However, if you have changed to plant-based milk for religious, ethical, cultural or personal choice, do ensure these are fortified with calcium and ideally vitamin D (plus vitamin B12 if you are vegan.)

Another nutritional consideration for those avoiding animal milk is that milk and dairy products are the primary sources of iodine for most people. So, avoiding cows milk and/or fish can also risk low levels of iodine in the body. Adults need 150 micrograms per day, pregnant and nursing mothers slightly higher at 200 micrograms, most milk alternatives are rarely fortified, too much-added iodine can also be problematic so ask your dietitian if you feel you are not getting adequate amounts.

What about raw milk?

Raw milk contains lactose and is therefore unsuitable for people with lactose intolerance and can risk gastroenteritis (food poisoning) if it is not properly treated. I would not take the risk of drinking raw milk, particularly if you have any other digestive complaints.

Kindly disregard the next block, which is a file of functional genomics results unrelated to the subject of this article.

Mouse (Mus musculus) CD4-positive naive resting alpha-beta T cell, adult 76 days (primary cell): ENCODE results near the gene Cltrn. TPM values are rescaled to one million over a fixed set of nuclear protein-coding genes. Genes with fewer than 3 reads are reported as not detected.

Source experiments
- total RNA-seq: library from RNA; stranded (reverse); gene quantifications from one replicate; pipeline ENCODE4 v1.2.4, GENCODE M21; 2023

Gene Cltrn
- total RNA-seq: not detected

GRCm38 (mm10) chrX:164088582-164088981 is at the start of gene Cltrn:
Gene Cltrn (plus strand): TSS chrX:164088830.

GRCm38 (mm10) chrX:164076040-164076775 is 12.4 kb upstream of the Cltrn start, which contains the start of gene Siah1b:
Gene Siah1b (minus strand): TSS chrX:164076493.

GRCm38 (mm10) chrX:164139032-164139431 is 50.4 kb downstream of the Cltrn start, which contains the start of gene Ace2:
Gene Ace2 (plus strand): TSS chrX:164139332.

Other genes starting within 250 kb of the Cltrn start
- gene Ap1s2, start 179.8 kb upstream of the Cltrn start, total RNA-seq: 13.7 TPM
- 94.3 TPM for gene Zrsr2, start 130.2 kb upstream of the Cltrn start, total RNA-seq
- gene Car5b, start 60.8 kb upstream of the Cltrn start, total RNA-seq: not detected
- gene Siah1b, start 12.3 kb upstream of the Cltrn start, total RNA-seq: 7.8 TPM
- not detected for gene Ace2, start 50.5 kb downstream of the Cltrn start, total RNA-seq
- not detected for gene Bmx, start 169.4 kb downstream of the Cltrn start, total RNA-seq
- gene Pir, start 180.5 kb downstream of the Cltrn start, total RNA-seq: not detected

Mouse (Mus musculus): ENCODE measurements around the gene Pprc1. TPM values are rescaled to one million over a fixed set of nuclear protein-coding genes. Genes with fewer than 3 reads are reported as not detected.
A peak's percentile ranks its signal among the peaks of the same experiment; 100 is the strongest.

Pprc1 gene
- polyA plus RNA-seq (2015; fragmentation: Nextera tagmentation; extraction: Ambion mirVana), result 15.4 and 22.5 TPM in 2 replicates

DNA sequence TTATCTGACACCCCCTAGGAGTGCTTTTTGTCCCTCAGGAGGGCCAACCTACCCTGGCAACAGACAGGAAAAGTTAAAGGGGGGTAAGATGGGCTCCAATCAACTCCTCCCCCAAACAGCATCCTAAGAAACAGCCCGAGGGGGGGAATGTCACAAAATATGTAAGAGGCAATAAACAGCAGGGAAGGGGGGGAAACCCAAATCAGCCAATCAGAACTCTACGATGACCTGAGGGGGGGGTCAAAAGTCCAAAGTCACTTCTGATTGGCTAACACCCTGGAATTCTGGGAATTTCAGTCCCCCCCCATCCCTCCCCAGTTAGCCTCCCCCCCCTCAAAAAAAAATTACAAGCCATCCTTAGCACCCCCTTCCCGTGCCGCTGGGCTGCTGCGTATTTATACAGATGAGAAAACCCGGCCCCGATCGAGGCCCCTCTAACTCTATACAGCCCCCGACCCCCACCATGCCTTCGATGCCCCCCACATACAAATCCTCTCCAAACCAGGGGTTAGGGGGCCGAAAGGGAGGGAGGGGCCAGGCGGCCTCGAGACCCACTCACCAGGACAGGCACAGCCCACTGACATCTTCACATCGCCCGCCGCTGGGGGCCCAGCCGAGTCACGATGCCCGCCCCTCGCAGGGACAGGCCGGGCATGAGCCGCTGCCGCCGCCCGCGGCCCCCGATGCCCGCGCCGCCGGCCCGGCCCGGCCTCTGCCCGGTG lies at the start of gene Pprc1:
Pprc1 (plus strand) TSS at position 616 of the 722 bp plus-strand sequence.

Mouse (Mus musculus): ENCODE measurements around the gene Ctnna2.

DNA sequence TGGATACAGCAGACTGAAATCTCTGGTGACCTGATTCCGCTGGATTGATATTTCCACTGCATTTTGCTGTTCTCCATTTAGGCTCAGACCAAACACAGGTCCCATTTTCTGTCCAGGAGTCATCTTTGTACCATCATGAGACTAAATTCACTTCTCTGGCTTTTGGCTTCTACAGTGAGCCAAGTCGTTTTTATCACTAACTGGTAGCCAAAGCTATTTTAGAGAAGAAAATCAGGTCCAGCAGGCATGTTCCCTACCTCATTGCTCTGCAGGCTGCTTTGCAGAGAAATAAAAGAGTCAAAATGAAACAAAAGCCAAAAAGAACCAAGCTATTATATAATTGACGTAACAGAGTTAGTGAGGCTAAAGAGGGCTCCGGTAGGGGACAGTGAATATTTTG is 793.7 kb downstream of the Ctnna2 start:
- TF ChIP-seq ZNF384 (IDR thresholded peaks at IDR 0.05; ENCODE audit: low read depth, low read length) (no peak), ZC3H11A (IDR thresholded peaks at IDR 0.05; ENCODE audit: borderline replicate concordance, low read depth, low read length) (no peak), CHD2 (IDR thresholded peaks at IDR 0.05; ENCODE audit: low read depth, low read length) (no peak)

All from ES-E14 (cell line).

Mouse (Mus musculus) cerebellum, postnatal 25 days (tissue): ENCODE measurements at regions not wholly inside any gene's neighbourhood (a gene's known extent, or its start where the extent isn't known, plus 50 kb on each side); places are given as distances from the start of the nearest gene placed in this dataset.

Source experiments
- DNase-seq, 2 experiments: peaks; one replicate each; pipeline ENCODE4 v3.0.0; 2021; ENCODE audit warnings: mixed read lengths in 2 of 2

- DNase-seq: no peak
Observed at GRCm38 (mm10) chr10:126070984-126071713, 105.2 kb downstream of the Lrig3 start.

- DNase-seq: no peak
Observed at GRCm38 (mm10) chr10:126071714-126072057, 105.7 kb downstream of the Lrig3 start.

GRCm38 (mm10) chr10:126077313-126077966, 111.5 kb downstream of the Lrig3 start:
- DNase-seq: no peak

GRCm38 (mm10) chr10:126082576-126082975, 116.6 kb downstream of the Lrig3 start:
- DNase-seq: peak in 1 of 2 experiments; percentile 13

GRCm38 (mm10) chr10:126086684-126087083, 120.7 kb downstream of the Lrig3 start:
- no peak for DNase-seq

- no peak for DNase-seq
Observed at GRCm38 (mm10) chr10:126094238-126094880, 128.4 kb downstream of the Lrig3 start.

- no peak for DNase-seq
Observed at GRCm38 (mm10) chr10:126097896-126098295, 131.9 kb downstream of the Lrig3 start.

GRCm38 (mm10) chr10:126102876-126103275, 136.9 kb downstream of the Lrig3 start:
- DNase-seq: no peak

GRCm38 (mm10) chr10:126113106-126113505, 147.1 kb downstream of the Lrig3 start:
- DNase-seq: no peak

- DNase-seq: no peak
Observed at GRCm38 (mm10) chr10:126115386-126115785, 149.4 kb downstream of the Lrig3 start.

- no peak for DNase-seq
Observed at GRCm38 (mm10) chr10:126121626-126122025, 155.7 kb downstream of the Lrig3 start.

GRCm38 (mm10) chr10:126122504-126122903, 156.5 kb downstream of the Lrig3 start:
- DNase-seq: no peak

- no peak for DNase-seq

Can I buy a supplement to help me digest lactose?

Yes, they are available online or from health food shops. However, the effectiveness of them varies. But they might be useful to have to hand when eating out and travelling when it might be a little more challenging to avoid lactose.

Does having lactose intolerance affect my future health?

Not generally, but not getting adequate calcium in your diet because you have stopped having all milk products long term can lead to weakened bones. Adults should ensure they have at least three portions of lactose-free dairy or calcium-fortified alternatives a day (a portion size is a glass of lactose-free milk, a small matchbox size of hard cheese, or a yoghurt.) People with bowel diseases and teenage boys need more than this, and other children less. Discuss with your doctor or dietitian. A useful calcium information sheet can be downloaded free from the British Dietetic Association website under ‘food facts’.

I do not have any affiliations with the dairy industry and have never been funded or paid by them.

 

 

  

Julie

I am a state registered dietitian and advisor to The IBS Network, the UK charity for people with irritable bowel syndrome. My specialty is dietary treatment of gut disorders such as irritable bowel syndrome, crohns disease, ulcerative colitis, coeliac disease, lactose & fructose malabsorption and complex food intolerances. I also have experience in dietetic treatment of people who have bariatric surgery and weight management.

One Response to Do you have a problem with lactose?

  1. Very insightful Julie!

    This can hopefully serve as a very useful guide to those worried that they may be living with lactose intolerance.

    We look forward to see your next blog post!